> > exactly that it will be up from 00:00:00 of that day (Your Local Time),
> > 23:59:59.9999 that day (also in your local time), at least in theory,
> > according to what u said.
> Yes, unless it is on a DST transition date. Then it up from local_timezone1
> time1 to time2 and then from local_timezone2 from time1 to time2.
> > And "tomorrow" in that sentence, works as an implicit reference to a day,
> > with a time zone, which combined, references a specific absolute time
> > range.
> Now you are getting deeper. A "day" has different meanings. It can be an
> arbitrarily anchored 24 hr period or it can be midnight to midnight. So
> absolute is relative :)
A day in this context meant midnight to midnight.
> > Maybe another thing that goes against this, is that there would seem to
> > no reasonable applications for that data type, but I recall having the
> > for this once, and I think that was the first time I would have liked to
> > able to specify a date along with a time zone. But again, apart from the
> > possible applications, I still think it is a logic data type to have. To
> > able to reference a specific date, in a specific country, or time zone.
> Again you are assuming that time outside of UTC is more fixed than it is.
> See here for an educational experience:
> > As a conclusion to all this, sorry guys if I am boring you ! I would
> > conclude that:
> > We have two kind of time ranges:
> > First of them, ABSTRACT time ranges:
> > This category includes the abstract definitions of time ranges, for
> > example: 1. A day ranges from 00:00:00 to 23:59:59.99999, independently
> > whichever day you are on. Its just a definition.
> > 2. A month, lets say, January, ranges from "January 1st 00:00:00" to
> > "January 31st 23:59:59.99999", on any given time zone. Its just a
> > definition.
> > 3. A year is also a range that goes from "January 1st 00:00:00" to "Dec
> > 31st 23.59:59.9999", on any given time zone. Its just a definition.
> > But when you are talking about a specific time range in a specific
> > location, it stops from being an abstract definition, and becomes an
> > INSTANCE of that time range, and as such, it starts to keep track of its
> > time zone: For example.
> > 1. "Jan 1st" for someone living in London, is a time range going from
> > 1st 00:00:00 (London Time)" to "Jan 1st 23:59:59.9999 (London Time)"
> > 2. "January" for someone living in London, is a time range going from
> > 1st 00:00:00 (London Time)" to "Jan 31st 23:59:59.9999 (London Time)".
> > 3. The year 2009 for some living in London, is a time range going from
> > 1st 00:00:00 (London Time)" to "Dec 31st 23:59:59.9999 (London Time)".
> > So, when speaking of time ranges, i see there are 2 kind of them,
> > and INSTANCES, where abstracts are just the definitions, and instances
> > concrete implementations of an abstract, put in a specific time zone.
> Which is the difference between those date/time type that have the time
> modifier (time excepted).
> > What I see then, is a lack of support for localized time range data
> > that would be:
> > 1. date with time zone (not supported).
> > 2. month with time zone (but this datatype doesnt even exist in its
> > abstract form)
> > 3. year with time zone (but this datatype doesnt even exist in its
> > form).
> > 4. etc.
> > So, maybe there is some coherence it not "localizing" a date, because no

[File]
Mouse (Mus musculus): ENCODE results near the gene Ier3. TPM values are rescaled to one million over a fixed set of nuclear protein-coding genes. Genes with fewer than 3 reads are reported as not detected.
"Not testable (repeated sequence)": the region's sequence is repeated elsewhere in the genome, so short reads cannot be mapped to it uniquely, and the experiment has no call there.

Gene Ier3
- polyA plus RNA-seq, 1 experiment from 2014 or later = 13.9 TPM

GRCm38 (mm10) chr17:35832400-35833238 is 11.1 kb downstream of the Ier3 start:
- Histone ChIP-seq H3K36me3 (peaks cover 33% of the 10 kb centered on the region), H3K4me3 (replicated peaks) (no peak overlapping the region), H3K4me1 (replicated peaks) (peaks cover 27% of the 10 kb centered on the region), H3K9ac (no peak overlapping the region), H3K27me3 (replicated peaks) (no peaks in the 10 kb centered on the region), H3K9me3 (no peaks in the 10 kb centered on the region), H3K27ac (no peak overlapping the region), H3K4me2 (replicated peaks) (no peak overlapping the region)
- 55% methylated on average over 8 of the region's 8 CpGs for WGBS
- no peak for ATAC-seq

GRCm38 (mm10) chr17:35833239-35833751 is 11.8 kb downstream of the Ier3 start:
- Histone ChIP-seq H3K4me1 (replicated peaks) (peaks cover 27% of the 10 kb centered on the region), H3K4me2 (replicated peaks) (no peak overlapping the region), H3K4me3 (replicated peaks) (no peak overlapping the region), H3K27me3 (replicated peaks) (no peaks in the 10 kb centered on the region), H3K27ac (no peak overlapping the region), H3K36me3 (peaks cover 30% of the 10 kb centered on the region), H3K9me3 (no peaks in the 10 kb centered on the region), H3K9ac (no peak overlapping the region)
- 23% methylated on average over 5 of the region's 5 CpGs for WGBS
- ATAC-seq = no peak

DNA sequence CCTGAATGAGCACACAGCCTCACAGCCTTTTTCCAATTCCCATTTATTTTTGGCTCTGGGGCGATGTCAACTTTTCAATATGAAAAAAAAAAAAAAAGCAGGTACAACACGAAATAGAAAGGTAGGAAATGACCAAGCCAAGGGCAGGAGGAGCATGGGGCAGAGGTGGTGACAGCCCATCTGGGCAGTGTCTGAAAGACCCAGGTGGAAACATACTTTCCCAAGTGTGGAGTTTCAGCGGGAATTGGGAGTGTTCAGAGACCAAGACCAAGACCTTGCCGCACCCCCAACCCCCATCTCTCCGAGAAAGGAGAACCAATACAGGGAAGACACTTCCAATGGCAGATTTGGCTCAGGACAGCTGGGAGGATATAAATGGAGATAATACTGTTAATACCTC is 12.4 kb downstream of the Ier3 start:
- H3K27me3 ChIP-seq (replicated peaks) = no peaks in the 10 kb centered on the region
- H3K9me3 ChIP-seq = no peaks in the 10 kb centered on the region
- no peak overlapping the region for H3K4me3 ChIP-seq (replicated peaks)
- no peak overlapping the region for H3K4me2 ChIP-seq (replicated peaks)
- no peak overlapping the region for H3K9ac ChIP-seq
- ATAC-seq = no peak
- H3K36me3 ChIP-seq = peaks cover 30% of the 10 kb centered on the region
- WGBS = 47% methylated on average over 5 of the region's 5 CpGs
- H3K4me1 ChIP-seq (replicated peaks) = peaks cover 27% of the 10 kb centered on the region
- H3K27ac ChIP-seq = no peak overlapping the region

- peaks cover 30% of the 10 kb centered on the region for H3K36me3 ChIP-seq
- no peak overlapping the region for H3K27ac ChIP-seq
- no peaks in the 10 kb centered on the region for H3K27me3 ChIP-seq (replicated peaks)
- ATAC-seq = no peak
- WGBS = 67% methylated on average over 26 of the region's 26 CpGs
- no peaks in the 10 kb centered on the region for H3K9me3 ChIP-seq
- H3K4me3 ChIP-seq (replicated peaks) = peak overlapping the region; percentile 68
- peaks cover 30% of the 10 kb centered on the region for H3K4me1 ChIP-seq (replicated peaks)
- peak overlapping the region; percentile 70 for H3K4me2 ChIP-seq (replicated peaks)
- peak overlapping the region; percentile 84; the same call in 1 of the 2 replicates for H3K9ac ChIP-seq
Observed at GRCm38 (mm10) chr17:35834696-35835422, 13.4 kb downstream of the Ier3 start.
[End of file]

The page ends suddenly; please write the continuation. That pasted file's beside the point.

> > other time range is being also "localized".
> > Maybe the discussion should turn into:
> > Should time ranges be localized? or even normalized?
> > Some normalization for ranges already exist, since there is already a
> > "date" datatype. Which is nothing more than an abstract definition of a
> > range that goes from 00:00:00 of that specific date, to 23:59:59.9999.
> > If such normalization exists, should they also be available in a
> > form?
> I got lost here.
Just sharing some thoughts.
1. That current "date" datatype is actually an abstract definition of a time
range. Since it is not localized (put in any time zone), it defines a time
range going from 00:00:00 hs to 23:59:59.9999 hs of that specific
2. That it does not exist any other abstract "localizable" time range data
type that i know of, similar to date, such as "month", or even "year".
Because again, if they existed, they would again, need to keep track of time
zones if they are to be used in multi time zones setups.
I mean, It can be December on a timezone, and January on the next one.
And the same with the years, it can be 2009 in a time zone, and 2010 in the
The exact same fundamental issue that moved me to bring this subject here.
So I kinda feel the need of specifying a time zone when talking about a
specific date, a specific month, or a specific year, since all of them
denote a time range, and that time range can differ according to what time
zone you are in.
Answer me this question then:
What day is it now?
You can't answer me Monday, November 30th.
You should instead ask me: -Where?
Because the current day will depend on the location, aka, time zone.
Then, if you want to state a complete reference to specific date, in a
specific location, you should be able, imo, to specify it along with a time
> > Basically, back to the subject of this thread "Date with time zone?"
> > Just some thoughts.
> > Comments welcome.
> > Eduardo.
> Adrian Klaver
In response to
pgsql-general by date
|Next:||From: Craig Ringer||Date: 2009-11-30 06:22:04|
|Subject: Re: Postgresql8.4 install breaks Evolution on Ubuntu 9.10|
|Previous:||From: Craig Ringer||Date: 2009-11-30 02:52:35|
|Subject: Re: Postgresql8.4 install breaks Evolution on Ubuntu 9.10|